Classic Musings: Rashomon (1950)

Modern civilization is constantly evolving how it handles perspectives on what's real -- on social, political, and ideological levels. Grasping and valuing alternate viewpoints, both the pros and the cons, will persevere as long as we continue to move forward, but with that understanding, though, comes the pitfalls of examining all sides of the coin: unearthing dishonesty, conniving agendas, and the development of bias based on recognized viewpoints. That might sound a bit expansive in scope when looking at Akira Kurosawa's Rashomon, the director's ninety-minute, relatively straightforward depiction of differing outlooks on a murder through alternating witnesses, yet it cleverly touches on all these points by thriving as a versatile and challenging parable, about humanity's tendency to construct outlooks based on their own personal schemas. It holds the capacity to make one question the accuracy of what they believe, ponder their biases, and contemplate whether there's truth in their opposition.

Naturally, those are the broader elements to take away from Kurosawa's work, discovered after letting the material digest alongside some soul-searching and scrutiny. On the surface, the story begins under the the rainfall-submerged roof of Rashomon Gate, where two sorrowful men -- a common woodcutter (Takashi Shimura) and a priest (Minoru Chiaki) -- recall the day's events of a murder/rape trial to a snide commoner, mostly to get an outside perspective. Aghast from the lack of humanity they've witnessed, they explain exactly what happened in the courtyard: after the woodcutter, who discovered the body of a murdered noble samurai (Masayuki Mori), offers his testimony to the court, they overhear the position and defense of those involved in the crime. The murder suspect, Tajômaru (Toshiro Mifune), a notorious womanizing bandit, paints one picture; the noble lord's wife (Machiko Kyō), who succumbed to Tajômaru's wiles, paints a very different picture. Some details remain the same, but the motives and mentalities of those involved differ drastically. And then, other testimonies emerge.

One of Rashomon's constants is the setting, the deep, shadowy woods -- captured through Kazuo Miyagawa's photographic eye -- where the murder takes place. Kurosawa creates an obscured forested maze that's almost separated from reality, existing in this space where truth and lies slip between the shadows cast by the trees and branches, catering to the devices of those passing through. The lighting created by those shadows doesn't just achieve an inclusive geographical effect, though, as the shades of light bathing the characters project virtuous, emotionally chilly, damaged, and corrupted moods on those involved. The effects are occasionally subtle; Tajômaru laying against the stump of a sun-covered tree makes the murderous bandit appear innocent and free of premeditation, while the scornful look of the noble samurai upon his mischievous wife frames him as unfeeling and contemptuous. Perhaps the elements bathed in direct sunlight reflect on the truth, since those rays come from a source outside the convoluted maze. Or, perhaps the shadowed elements indicate the truths clouded in the recollection.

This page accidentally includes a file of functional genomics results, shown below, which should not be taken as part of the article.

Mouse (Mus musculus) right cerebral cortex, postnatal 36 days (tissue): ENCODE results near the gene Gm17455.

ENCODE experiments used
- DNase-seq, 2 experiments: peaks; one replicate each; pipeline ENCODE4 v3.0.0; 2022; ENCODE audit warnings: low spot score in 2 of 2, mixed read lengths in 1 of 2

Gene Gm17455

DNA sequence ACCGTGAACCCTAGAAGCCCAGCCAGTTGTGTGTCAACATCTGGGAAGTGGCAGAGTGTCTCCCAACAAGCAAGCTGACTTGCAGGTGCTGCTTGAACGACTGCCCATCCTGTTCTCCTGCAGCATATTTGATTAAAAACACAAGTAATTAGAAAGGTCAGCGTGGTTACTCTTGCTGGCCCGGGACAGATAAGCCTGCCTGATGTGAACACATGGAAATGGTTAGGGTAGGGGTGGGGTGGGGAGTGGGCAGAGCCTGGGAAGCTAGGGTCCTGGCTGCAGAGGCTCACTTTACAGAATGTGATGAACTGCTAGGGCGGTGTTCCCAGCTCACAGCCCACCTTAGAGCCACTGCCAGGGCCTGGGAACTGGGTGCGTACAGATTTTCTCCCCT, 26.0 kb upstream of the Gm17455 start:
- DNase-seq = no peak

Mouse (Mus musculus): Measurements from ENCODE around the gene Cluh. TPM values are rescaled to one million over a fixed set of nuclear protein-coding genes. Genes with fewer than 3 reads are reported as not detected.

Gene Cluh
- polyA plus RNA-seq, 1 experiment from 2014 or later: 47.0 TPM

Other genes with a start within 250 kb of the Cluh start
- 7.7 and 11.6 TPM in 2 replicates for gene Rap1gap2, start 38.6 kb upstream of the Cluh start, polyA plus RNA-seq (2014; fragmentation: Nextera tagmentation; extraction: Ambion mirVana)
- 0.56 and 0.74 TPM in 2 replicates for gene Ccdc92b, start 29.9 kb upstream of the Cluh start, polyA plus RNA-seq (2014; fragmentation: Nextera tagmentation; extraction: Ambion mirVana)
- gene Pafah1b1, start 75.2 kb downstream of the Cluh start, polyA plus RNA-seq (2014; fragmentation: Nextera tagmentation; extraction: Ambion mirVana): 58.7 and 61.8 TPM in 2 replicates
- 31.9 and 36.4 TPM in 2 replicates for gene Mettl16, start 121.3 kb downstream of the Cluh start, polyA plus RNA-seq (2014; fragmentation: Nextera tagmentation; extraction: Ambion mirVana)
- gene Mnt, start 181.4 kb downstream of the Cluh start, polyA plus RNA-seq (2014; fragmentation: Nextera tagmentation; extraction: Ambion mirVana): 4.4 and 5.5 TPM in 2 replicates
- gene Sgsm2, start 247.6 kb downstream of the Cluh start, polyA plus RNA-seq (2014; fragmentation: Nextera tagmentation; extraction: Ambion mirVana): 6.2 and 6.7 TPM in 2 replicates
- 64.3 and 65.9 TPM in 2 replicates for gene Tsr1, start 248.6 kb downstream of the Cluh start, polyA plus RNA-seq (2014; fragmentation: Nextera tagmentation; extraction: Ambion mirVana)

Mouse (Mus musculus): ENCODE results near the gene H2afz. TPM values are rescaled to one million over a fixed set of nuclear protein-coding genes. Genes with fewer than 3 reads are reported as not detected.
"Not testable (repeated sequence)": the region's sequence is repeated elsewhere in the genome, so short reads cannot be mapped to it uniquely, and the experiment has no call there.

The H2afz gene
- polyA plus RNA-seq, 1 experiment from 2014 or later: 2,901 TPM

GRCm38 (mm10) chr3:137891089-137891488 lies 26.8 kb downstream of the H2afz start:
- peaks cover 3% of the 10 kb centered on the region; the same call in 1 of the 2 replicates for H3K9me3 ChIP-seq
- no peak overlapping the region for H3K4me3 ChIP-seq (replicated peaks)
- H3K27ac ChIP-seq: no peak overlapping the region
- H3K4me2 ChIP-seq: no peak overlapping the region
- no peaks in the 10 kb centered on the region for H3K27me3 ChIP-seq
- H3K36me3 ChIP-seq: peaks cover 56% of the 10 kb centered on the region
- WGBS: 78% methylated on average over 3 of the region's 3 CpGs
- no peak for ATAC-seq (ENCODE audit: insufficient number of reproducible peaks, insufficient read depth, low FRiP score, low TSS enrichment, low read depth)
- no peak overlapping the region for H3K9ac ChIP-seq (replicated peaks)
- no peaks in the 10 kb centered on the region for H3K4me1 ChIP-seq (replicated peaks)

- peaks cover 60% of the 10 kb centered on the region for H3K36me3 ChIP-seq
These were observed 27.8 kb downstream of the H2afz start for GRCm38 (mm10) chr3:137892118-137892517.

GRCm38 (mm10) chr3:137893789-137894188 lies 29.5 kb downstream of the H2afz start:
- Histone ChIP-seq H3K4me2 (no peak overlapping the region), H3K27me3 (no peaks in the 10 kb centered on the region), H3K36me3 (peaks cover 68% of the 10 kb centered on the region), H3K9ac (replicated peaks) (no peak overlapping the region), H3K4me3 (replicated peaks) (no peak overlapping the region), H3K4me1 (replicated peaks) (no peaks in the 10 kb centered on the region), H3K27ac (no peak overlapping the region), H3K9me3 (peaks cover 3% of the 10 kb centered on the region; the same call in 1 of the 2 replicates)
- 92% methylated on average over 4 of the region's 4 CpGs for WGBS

That's one of the brilliant, thought-probing things about Rashomon: there's no comprehensive truth or ironclad solution to the puzzle (even though it reveals a recount that's, presumably, very close, the origin of the idiom "Rashomon Effect"), which demands the audience to interpret based on the perspective of those flawed souls painting their own pictures. Kurosawa masterfully prevents the audience from seeing anything outside the viewpoint of the person telling their particular side of the story, which continues the illusion that it's purely their telling being observed, enriching the idea that they're glorifying elements that reinforce the storyteller's motives -- a desire to save face, to appear righteous or a victim, or to demonize the opposition. Acts of self-defense and surrender to power on one side of the coin instead appear as acts of desperation and cunning on the other, while grand sword duels appear as clumsy non-battles and rape turns into consensual activity. A rough, obscured fracas of activity is all that's left for the audience to filter, a jumble of facts and fallacies that bury the truth underneath.